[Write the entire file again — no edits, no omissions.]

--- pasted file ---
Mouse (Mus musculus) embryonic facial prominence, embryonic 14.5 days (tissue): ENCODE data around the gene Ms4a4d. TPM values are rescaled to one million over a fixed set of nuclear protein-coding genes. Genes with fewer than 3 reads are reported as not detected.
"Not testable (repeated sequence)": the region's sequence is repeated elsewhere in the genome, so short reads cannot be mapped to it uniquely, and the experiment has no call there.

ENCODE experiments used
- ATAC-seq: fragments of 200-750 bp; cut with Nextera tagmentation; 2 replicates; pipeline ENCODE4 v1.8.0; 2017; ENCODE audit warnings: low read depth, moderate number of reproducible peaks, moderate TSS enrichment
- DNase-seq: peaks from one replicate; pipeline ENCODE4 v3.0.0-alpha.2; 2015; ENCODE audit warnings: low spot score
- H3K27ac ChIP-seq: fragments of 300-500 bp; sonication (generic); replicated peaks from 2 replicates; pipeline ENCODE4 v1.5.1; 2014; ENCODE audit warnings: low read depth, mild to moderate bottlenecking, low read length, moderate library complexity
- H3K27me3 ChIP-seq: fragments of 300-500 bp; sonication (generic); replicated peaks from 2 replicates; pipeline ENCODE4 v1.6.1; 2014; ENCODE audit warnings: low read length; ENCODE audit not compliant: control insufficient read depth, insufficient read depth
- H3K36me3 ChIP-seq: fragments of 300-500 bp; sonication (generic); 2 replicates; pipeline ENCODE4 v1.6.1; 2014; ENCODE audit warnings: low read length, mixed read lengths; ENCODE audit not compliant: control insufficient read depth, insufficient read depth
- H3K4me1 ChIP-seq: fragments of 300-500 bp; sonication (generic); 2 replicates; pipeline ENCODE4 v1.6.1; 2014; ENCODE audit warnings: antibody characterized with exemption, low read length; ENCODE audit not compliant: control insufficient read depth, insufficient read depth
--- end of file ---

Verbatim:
Mouse (Mus musculus) embryonic facial prominence, embryonic 14.5 days (tissue): ENCODE data around the gene Ms4a4d. TPM values are rescaled to one million over a fixed set of nuclear protein-coding genes. Genes with fewer than 3 reads are reported as not detected.
"Not testable (repeated sequence)": the region's sequence is repeated elsewhere in the genome, so short reads cannot be mapped to it uniquely, and the experiment has no call there.

ENCODE experiments used
- ATAC-seq: fragments of 200-750 bp; cut with Nextera tagmentation; 2 replicates; pipeline ENCODE4 v1.8.0; 2017; ENCODE audit warnings: low read depth, moderate number of reproducible peaks, moderate TSS enrichment
- DNase-seq: peaks from one replicate; pipeline ENCODE4 v3.0.0-alpha.2; 2015; ENCODE audit warnings: low spot score
- H3K27ac ChIP-seq: fragments of 300-500 bp; sonication (generic); replicated peaks from 2 replicates; pipeline ENCODE4 v1.5.1; 2014; ENCODE audit warnings: low read depth, mild to moderate bottlenecking, low read length, moderate library complexity
- H3K27me3 ChIP-seq: fragments of 300-500 bp; sonication (generic); replicated peaks from 2 replicates; pipeline ENCODE4 v1.6.1; 2014; ENCODE audit warnings: low read length; ENCODE audit not compliant: control insufficient read depth, insufficient read depth
- H3K36me3 ChIP-seq: fragments of 300-500 bp; sonication (generic); 2 replicates; pipeline ENCODE4 v1.6.1; 2014; ENCODE audit warnings: low read length, mixed read lengths; ENCODE audit not compliant: control insufficient read depth, insufficient read depth
- H3K4me1 ChIP-seq: fragments of 300-500 bp; sonication (generic); 2 replicates; pipeline ENCODE4 v1.6.1; 2014; ENCODE audit warnings: antibody characterized with exemption, low read length; ENCODE audit not compliant: control insufficient read depth, insufficient read depth